Khedive Ismail's Army examines military failure in the age of imperialism.
On paper, the mid-nineteenth century Egyptian army seems a formidable regional power. It had a tradition of success, modern weapons, and mercenary officers with experience in major wars. Egypt's ruler, Khedive Ismail, hoped to combine the imported technology and brains with native manpower, and establish an Egyptian dominated Horn of Africa. His soldiers did conquer parts of the Sudan, but they suffered disastrous defeats during the Egyptian Abyssinian War of 1875 to 1876.
Presenting the first detailed examination of the Egyptian Abyssinian War in English, this new book also looks at the root problems that made Ismail's soldiers ineffective. These include issues of class, racism, internal, and external politics, finance, and the rapidly changing world of mid-Nineteenth Century military technology. This book is aimed at military historians, and will be of interest to those studying the Middle East or North East Africa.
Table of Contents
1. Diamonds in the Rough 2. Creating a Military Machine. Muhammad Ali and his Neo-Mamluks 3. "Hideous Negroes from Nubia." Egypt and the Crimean War 4. Avec sang-froid le plus rare. Said and the Mexican Adventure 5. Conscripts, Stage Villains, and Slave Soldiers. Rank and File in the Army of Khedive Ismail 6. Native Born or Mercenary? Selecting Officers for the Army of Khedive Ismail 7. Weapons Procurement Policies and the Egyptian Economy 8. The Khedive and the Sultan 9. The Imperial Road. Egyptian Expansion in the Sudan 10. Imperial Apogee. The Coming of the Egyptian-Abyssinian War 11. Descent into the Maelstrom. Egypt invades Harar, Awsa, and the Somali Coast 12. A Ridge to Far. The Gundet Campaign 13. The Abyssinian Army 14. The Gura Campaign 15. End Game, Bibliography.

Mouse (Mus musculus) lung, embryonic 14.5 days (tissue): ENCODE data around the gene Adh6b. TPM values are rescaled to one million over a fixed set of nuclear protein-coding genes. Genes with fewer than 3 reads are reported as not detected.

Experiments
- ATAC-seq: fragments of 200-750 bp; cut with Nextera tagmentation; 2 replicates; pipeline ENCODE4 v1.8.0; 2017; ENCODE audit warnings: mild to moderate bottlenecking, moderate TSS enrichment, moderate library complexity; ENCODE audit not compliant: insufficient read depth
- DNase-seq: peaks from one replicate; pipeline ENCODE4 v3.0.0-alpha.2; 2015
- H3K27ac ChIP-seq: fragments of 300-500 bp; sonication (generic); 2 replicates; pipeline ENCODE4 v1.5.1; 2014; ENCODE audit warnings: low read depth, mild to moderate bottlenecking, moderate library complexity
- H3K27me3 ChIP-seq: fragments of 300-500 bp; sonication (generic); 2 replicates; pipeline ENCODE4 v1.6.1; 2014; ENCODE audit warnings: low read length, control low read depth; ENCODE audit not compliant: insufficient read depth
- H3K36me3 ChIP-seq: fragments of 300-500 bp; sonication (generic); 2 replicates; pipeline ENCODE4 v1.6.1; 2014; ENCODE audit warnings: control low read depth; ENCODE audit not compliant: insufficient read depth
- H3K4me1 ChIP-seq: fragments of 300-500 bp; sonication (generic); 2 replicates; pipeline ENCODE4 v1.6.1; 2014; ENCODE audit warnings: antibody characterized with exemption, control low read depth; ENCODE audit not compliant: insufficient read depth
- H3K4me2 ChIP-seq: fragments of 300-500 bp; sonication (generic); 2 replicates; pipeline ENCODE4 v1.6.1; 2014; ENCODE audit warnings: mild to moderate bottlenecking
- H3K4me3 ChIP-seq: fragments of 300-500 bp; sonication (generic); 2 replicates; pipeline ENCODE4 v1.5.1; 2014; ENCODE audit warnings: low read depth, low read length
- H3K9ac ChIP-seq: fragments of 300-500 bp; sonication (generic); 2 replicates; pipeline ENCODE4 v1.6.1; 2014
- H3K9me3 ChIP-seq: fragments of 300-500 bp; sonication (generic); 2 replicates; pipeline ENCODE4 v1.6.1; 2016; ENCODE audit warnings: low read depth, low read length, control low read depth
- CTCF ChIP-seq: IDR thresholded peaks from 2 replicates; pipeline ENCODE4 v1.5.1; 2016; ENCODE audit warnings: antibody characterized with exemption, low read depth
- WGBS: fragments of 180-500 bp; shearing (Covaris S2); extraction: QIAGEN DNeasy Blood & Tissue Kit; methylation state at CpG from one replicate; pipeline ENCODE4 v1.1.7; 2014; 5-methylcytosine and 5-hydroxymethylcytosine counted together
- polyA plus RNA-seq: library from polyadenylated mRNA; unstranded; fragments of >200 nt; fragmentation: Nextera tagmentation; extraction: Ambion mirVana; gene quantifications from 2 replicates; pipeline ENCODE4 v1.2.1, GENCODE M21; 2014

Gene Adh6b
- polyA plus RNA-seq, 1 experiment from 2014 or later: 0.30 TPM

John P. Dunn is an Assistant Professor of History at Valdosta State University, Georgia, USA. He studies military affairs in nineteenth century Egypt, Poland and China. His work has appeared in The Journal of Military History, War in History, and The Journal of Slavic Military Affairs.
"Dunn does an excellent job explaining complex and even contradictory cultural, political, and military institutions in Egypt, the Ottoman Empire, and adjacent areas. His accounts of military campaigns and battles are clear, and he introduces the reader to some interesting characters along the way, including a number of American Civil War veterans, from both North and South, and several local leaders such as the Emperors Tewodros and Yohannis of Abyssinia, and even a look at the early career of the great Menelik." - Albert Nofi, The NYMAS Review